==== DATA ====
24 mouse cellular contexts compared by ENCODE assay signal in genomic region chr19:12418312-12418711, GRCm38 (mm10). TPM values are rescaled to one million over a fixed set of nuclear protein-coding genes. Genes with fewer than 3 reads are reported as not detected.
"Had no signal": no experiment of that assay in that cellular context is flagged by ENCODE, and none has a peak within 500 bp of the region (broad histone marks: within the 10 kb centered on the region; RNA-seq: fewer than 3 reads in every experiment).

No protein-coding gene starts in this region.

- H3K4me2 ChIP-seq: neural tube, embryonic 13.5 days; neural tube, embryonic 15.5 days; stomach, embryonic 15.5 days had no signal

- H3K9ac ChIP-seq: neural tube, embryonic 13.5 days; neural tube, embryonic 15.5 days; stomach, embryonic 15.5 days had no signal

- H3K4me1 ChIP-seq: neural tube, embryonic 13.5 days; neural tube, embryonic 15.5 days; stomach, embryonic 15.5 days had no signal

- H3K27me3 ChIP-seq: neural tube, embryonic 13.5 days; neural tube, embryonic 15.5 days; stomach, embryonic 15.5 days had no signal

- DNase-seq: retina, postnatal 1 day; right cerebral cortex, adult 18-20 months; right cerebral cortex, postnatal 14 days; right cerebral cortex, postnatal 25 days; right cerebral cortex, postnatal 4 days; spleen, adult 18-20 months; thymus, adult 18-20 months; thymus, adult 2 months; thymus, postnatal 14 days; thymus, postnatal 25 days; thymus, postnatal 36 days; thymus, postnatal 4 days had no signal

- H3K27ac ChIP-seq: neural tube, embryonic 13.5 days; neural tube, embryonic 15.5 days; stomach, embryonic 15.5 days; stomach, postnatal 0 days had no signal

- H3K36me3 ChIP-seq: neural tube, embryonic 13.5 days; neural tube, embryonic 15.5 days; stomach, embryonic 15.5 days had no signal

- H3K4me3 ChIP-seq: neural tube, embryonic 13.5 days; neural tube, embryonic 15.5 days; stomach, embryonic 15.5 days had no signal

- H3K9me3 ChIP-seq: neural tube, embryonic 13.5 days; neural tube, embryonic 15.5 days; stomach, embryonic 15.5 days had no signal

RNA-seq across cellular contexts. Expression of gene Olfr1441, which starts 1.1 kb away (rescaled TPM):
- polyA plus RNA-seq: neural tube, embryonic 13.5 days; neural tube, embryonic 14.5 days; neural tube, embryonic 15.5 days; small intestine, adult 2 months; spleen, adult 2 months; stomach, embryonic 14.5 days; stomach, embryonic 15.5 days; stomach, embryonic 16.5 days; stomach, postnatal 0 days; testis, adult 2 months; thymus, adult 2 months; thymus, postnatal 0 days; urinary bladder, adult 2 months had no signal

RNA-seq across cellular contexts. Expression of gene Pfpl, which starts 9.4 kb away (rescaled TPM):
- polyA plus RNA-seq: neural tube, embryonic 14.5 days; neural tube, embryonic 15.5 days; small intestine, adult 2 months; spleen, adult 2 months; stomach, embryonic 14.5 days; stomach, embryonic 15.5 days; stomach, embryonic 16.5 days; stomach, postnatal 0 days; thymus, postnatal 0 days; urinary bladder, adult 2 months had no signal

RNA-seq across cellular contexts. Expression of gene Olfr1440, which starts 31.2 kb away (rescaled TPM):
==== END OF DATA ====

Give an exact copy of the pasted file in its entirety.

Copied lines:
24 mouse cellular contexts compared by ENCODE assay signal in genomic region chr19:12418312-12418711, GRCm38 (mm10). TPM values are rescaled to one million over a fixed set of nuclear protein-coding genes. Genes with fewer than 3 reads are reported as not detected.
"Had no signal": no experiment of that assay in that cellular context is flagged by ENCODE, and none has a peak within 500 bp of the region (broad histone marks: within the 10 kb centered on the region; RNA-seq: fewer than 3 reads in every experiment).

No protein-coding gene starts in this region.

- H3K4me2 ChIP-seq: neural tube, embryonic 13.5 days; neural tube, embryonic 15.5 days; stomach, embryonic 15.5 days had no signal

- H3K9ac ChIP-seq: neural tube, embryonic 13.5 days; neural tube, embryonic 15.5 days; stomach, embryonic 15.5 days had no signal

- H3K4me1 ChIP-seq: neural tube, embryonic 13.5 days; neural tube, embryonic 15.5 days; stomach, embryonic 15.5 days had no signal

- H3K27me3 ChIP-seq: neural tube, embryonic 13.5 days; neural tube, embryonic 15.5 days; stomach, embryonic 15.5 days had no signal

- DNase-seq: retina, postnatal 1 day; right cerebral cortex, adult 18-20 months; right cerebral cortex, postnatal 14 days; right cerebral cortex, postnatal 25 days; right cerebral cortex, postnatal 4 days; spleen, adult 18-20 months; thymus, adult 18-20 months; thymus, adult 2 months; thymus, postnatal 14 days; thymus, postnatal 25 days; thymus, postnatal 36 days; thymus, postnatal 4 days had no signal

- H3K27ac ChIP-seq: neural tube, embryonic 13.5 days; neural tube, embryonic 15.5 days; stomach, embryonic 15.5 days; stomach, postnatal 0 days had no signal

- H3K36me3 ChIP-seq: neural tube, embryonic 13.5 days; neural tube, embryonic 15.5 days; stomach, embryonic 15.5 days had no signal

- H3K4me3 ChIP-seq: neural tube, embryonic 13.5 days; neural tube, embryonic 15.5 days; stomach, embryonic 15.5 days had no signal

- H3K9me3 ChIP-seq: neural tube, embryonic 13.5 days; neural tube, embryonic 15.5 days; stomach, embryonic 15.5 days had no signal

RNA-seq across cellular contexts. Expression of gene Olfr1441, which starts 1.1 kb away (rescaled TPM):
- polyA plus RNA-seq: neural tube, embryonic 13.5 days; neural tube, embryonic 14.5 days; neural tube, embryonic 15.5 days; small intestine, adult 2 months; spleen, adult 2 months; stomach, embryonic 14.5 days; stomach, embryonic 15.5 days; stomach, embryonic 16.5 days; stomach, postnatal 0 days; testis, adult 2 months; thymus, adult 2 months; thymus, postnatal 0 days; urinary bladder, adult 2 months had no signal

RNA-seq across cellular contexts. Expression of gene Pfpl, which starts 9.4 kb away (rescaled TPM):
- polyA plus RNA-seq: neural tube, embryonic 14.5 days; neural tube, embryonic 15.5 days; small intestine, adult 2 months; spleen, adult 2 months; stomach, embryonic 14.5 days; stomach, embryonic 15.5 days; stomach, embryonic 16.5 days; stomach, postnatal 0 days; thymus, postnatal 0 days; urinary bladder, adult 2 months had no signal

RNA-seq across cellular contexts. Expression of gene Olfr1440, which starts 31.2 kb away (rescaled TPM):